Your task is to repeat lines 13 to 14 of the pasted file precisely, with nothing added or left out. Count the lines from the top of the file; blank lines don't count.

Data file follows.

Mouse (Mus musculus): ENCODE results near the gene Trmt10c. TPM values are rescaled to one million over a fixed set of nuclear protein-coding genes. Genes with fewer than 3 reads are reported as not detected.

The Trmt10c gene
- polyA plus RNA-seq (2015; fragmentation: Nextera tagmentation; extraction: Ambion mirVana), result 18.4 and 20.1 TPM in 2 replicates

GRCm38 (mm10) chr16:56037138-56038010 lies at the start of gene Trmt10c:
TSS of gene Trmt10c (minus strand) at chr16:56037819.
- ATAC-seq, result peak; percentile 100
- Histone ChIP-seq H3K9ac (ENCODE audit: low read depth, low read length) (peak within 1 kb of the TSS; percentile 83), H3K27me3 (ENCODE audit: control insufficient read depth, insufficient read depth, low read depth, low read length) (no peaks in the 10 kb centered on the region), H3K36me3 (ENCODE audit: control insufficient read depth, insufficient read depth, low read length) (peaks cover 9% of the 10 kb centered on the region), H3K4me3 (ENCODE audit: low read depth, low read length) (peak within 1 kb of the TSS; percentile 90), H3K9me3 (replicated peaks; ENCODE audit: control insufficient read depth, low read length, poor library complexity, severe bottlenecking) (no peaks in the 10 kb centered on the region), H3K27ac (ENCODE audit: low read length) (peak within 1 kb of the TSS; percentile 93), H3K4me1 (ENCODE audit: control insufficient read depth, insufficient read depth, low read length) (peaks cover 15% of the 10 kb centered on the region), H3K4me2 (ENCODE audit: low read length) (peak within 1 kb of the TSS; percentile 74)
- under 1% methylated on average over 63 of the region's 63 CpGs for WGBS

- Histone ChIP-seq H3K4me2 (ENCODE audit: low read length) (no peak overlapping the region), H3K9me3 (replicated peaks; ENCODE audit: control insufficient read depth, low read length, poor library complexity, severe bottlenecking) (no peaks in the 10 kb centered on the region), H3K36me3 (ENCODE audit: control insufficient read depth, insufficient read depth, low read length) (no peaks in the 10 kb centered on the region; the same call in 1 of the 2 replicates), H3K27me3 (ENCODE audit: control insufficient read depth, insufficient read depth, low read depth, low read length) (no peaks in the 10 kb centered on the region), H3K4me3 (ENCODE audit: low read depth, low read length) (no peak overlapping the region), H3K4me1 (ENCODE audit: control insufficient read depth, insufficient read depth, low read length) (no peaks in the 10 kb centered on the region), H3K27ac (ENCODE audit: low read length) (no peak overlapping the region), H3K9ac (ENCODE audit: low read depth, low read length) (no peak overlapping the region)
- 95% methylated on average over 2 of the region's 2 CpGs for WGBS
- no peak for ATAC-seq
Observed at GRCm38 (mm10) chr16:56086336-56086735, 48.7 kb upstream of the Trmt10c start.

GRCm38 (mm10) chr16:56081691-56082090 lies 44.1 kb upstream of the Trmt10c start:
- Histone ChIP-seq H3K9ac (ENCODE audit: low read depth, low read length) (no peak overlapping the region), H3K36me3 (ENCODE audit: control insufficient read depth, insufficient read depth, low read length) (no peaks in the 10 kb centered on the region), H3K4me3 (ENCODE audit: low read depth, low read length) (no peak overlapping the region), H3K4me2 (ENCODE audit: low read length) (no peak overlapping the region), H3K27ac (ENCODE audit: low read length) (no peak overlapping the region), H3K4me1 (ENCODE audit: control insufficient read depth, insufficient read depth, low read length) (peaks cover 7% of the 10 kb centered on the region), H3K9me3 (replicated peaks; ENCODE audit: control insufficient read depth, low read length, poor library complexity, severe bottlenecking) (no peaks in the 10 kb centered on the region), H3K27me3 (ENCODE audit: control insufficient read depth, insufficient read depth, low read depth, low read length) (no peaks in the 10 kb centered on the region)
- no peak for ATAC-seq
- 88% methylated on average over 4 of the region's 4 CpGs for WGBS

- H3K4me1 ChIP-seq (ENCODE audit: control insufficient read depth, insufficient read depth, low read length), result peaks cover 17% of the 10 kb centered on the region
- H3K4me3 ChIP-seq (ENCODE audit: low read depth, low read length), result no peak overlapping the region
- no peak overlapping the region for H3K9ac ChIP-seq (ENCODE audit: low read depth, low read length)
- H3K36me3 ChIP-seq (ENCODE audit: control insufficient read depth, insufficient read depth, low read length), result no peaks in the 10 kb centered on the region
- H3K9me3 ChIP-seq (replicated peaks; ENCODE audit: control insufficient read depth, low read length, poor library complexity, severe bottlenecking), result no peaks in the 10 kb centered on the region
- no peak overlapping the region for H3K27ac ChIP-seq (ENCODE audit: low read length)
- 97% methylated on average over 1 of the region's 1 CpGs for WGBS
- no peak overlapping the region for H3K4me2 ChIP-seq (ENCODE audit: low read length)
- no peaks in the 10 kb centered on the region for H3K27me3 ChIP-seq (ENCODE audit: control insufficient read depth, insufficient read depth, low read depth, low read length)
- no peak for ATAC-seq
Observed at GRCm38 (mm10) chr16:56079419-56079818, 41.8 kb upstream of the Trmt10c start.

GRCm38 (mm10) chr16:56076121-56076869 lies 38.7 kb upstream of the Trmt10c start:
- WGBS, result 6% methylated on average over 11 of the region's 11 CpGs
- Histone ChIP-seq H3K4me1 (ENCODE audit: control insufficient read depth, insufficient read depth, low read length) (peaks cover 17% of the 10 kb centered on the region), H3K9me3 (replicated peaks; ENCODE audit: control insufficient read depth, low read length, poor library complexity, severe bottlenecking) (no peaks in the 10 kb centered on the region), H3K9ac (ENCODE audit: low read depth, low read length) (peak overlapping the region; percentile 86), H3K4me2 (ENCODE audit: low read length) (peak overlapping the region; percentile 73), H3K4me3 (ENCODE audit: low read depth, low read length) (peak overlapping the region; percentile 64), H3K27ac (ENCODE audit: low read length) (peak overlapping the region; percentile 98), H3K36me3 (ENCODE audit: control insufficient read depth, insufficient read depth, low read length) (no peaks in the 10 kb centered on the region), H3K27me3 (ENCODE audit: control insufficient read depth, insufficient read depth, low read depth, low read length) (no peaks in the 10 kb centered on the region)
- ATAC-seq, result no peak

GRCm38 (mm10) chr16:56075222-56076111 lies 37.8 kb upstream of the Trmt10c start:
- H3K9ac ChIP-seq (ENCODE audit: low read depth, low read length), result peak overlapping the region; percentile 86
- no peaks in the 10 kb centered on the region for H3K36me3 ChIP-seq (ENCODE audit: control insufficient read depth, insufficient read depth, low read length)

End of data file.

GRCm38 (mm10) chr16:56081691-56082090 lies 44.1 kb upstream of the Trmt10c start:
- Histone ChIP-seq H3K9ac (ENCODE audit: low read depth, low read length) (no peak overlapping the region), H3K36me3 (ENCODE audit: control insufficient read depth, insufficient read depth, low read length) (no peaks in the 10 kb centered on the region), H3K4me3 (ENCODE audit: low read depth, low read length) (no peak overlapping the region), H3K4me2 (ENCODE audit: low read length) (no peak overlapping the region), H3K27ac (ENCODE audit: low read length) (no peak overlapping the region), H3K4me1 (ENCODE audit: control insufficient read depth, insufficient read depth, low read length) (peaks cover 7% of the 10 kb centered on the region), H3K9me3 (replicated peaks; ENCODE audit: control insufficient read depth, low read length, poor library complexity, severe bottlenecking) (no peaks in the 10 kb centered on the region), H3K27me3 (ENCODE audit: control insufficient read depth, insufficient read depth, low read depth, low read length) (no peaks in the 10 kb centered on the region)